A married couple are faced with a difficult decision - to improve the life of their child by moving to another country or to stay in Iran and look after a deteriorating parent who has Alzheimer's disease.
A teacher lives a lonely life, all the while struggling over his son's custody. His life slowly gets better as he finds love and receives good news from his son, but his new luck is about to be brutally shattered by an innocent little lie.
Thomas Bo Larsen,
In the midst of the Korean wilderness, a Buddhist master patiently raises a young boy to grow up in wisdom and compassion, through experience and endless exercises. Once the pupil discovers his sexual lust, he seems lost to contemplative life and follows his first love, but soon fails to adapt to the modern world, gets in jail for a crime of passion and returns to the master in search of spiritual redemption and reconciliation with karma, at a high price of physical catharsis... Written by
My review after seeing it a second time follows this first one (WARNING: SECOND REVIEW HAS SPOILERS)
This beautiful film is one to see more than once -- either in the theater (or in your mind's eye).
I found the discussion group on this film (see the Messag Board for this film title here at IMDb) very helpful in illuminating the symbolism which I partially grasped and in decoding some Buddhist principles.
The setting and the photography that captures it are strikingly beautiful and satisfying. The issues are so universally human that the Buddhist flavor provides an accent and not a barrier.
The story recounts the growth of a child into his adulthood and his eventual reclaiming of his roots and meaning. While the film deals with other Buddhist principles and symbolic elements, a central part of it reminds me of lines from T.S. Eliot's "Four Quartets" which reads (loosely remembered) '...and the aim of all our wandering is to arrive again at the place from which we started and know it for the first time...'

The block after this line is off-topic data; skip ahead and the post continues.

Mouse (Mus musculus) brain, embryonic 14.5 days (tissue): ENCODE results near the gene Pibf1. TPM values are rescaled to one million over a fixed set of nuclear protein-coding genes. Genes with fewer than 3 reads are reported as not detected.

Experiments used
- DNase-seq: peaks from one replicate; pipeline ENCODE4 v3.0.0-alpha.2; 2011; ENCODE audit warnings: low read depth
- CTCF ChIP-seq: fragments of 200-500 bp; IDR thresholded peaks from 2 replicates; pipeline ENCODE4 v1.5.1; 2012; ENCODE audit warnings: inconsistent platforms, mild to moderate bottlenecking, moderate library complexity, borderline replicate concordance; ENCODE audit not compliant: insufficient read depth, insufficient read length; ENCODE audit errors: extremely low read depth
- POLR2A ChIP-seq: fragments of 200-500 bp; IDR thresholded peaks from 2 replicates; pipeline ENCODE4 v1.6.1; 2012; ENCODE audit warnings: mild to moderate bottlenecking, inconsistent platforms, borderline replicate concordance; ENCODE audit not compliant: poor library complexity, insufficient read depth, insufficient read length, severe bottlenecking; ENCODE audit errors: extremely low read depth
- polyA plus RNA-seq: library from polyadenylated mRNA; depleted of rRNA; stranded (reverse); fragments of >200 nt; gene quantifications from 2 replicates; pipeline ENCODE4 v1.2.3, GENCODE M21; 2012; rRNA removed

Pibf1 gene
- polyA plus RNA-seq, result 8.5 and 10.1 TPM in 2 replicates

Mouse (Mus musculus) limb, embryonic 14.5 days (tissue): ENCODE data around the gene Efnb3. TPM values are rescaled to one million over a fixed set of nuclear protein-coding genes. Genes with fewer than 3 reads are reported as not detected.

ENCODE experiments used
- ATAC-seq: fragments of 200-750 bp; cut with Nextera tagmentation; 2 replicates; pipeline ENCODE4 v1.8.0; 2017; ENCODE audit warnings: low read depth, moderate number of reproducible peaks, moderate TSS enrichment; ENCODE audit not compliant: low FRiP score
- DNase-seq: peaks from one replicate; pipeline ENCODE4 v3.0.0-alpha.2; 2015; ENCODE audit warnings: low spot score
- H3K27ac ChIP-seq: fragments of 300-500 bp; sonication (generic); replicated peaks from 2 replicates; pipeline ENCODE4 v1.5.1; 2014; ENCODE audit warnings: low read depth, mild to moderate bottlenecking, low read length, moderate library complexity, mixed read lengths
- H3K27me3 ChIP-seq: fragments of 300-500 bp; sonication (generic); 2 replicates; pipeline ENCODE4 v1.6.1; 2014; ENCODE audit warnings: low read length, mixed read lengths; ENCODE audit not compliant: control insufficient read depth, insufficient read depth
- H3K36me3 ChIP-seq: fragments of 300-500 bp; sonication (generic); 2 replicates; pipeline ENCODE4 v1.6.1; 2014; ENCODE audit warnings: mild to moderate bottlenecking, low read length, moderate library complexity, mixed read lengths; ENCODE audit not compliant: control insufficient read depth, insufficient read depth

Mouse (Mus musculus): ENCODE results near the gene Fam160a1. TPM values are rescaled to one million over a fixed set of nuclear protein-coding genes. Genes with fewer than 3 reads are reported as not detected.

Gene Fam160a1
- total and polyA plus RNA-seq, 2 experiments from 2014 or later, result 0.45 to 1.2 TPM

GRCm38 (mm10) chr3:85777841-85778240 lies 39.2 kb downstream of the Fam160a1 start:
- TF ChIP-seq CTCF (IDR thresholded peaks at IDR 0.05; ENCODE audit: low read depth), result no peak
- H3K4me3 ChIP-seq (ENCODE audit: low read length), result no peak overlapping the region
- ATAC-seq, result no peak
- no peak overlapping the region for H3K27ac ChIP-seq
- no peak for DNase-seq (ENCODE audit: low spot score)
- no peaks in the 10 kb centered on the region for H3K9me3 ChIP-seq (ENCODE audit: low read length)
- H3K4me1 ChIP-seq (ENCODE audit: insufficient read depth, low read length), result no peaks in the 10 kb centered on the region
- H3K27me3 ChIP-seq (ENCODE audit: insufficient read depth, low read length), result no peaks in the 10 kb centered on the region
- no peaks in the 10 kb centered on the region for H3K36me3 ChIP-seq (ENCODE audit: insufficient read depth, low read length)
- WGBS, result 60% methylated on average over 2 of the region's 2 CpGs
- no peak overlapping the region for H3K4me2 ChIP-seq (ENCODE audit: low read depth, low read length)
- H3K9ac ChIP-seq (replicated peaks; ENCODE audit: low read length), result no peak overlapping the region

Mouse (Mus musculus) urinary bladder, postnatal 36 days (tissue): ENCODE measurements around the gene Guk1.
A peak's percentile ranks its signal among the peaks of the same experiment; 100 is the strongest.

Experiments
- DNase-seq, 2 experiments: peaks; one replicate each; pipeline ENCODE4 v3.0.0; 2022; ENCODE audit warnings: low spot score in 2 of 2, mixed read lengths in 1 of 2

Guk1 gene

As one sees one cycle end and another begin, it made me wonder about how the old monk first got there and what his life was like.
Symbolic. Complex. Elegantly simple. Beautiful. Evocative. Haunting. Provocative. Gently touching the universal religious and the profound.
(SPOILERS AHEAD) After 2nd time (03Mar2011):
Buddhists are against hurting animals. SO why wouldn't a wise monk intervene when the young boy in his care was tying stones to the animals? --BEFORE they died? And be aware that teenagers have hormones that often steer them? The recurring gratuitous punitiveness and pain bothered me: the monk beating the young man's back, the demand to carve all night 100s of characters into the wooden deck, the self-immolation, the pulling the weight up the mountain, the nude torso in winter, etc. As if enduring pain for pain's sake helps anything but masochism or sadism?
The film's photography did remain beautiful the 2nd time.
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